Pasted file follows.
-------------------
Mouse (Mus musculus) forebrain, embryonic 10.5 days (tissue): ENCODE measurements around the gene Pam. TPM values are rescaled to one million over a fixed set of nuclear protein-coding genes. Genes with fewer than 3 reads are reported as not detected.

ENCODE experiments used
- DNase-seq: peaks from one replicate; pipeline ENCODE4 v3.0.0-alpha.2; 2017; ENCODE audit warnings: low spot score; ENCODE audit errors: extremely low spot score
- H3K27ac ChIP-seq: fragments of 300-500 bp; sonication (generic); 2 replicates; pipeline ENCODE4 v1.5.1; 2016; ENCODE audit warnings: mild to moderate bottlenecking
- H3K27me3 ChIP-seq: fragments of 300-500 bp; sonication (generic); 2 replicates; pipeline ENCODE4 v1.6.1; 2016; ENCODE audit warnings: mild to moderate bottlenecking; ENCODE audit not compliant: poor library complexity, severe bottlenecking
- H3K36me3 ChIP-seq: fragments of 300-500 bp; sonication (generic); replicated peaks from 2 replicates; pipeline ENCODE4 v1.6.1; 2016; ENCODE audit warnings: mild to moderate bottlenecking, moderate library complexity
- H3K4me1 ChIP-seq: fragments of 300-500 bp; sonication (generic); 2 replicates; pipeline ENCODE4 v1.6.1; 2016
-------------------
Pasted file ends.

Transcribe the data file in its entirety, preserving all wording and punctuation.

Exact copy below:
Mouse (Mus musculus) forebrain, embryonic 10.5 days (tissue): ENCODE measurements around the gene Pam. TPM values are rescaled to one million over a fixed set of nuclear protein-coding genes. Genes with fewer than 3 reads are reported as not detected.

ENCODE experiments used
- DNase-seq: peaks from one replicate; pipeline ENCODE4 v3.0.0-alpha.2; 2017; ENCODE audit warnings: low spot score; ENCODE audit errors: extremely low spot score
- H3K27ac ChIP-seq: fragments of 300-500 bp; sonication (generic); 2 replicates; pipeline ENCODE4 v1.5.1; 2016; ENCODE audit warnings: mild to moderate bottlenecking
- H3K27me3 ChIP-seq: fragments of 300-500 bp; sonication (generic); 2 replicates; pipeline ENCODE4 v1.6.1; 2016; ENCODE audit warnings: mild to moderate bottlenecking; ENCODE audit not compliant: poor library complexity, severe bottlenecking
- H3K36me3 ChIP-seq: fragments of 300-500 bp; sonication (generic); replicated peaks from 2 replicates; pipeline ENCODE4 v1.6.1; 2016; ENCODE audit warnings: mild to moderate bottlenecking, moderate library complexity
- H3K4me1 ChIP-seq: fragments of 300-500 bp; sonication (generic); 2 replicates; pipeline ENCODE4 v1.6.1; 2016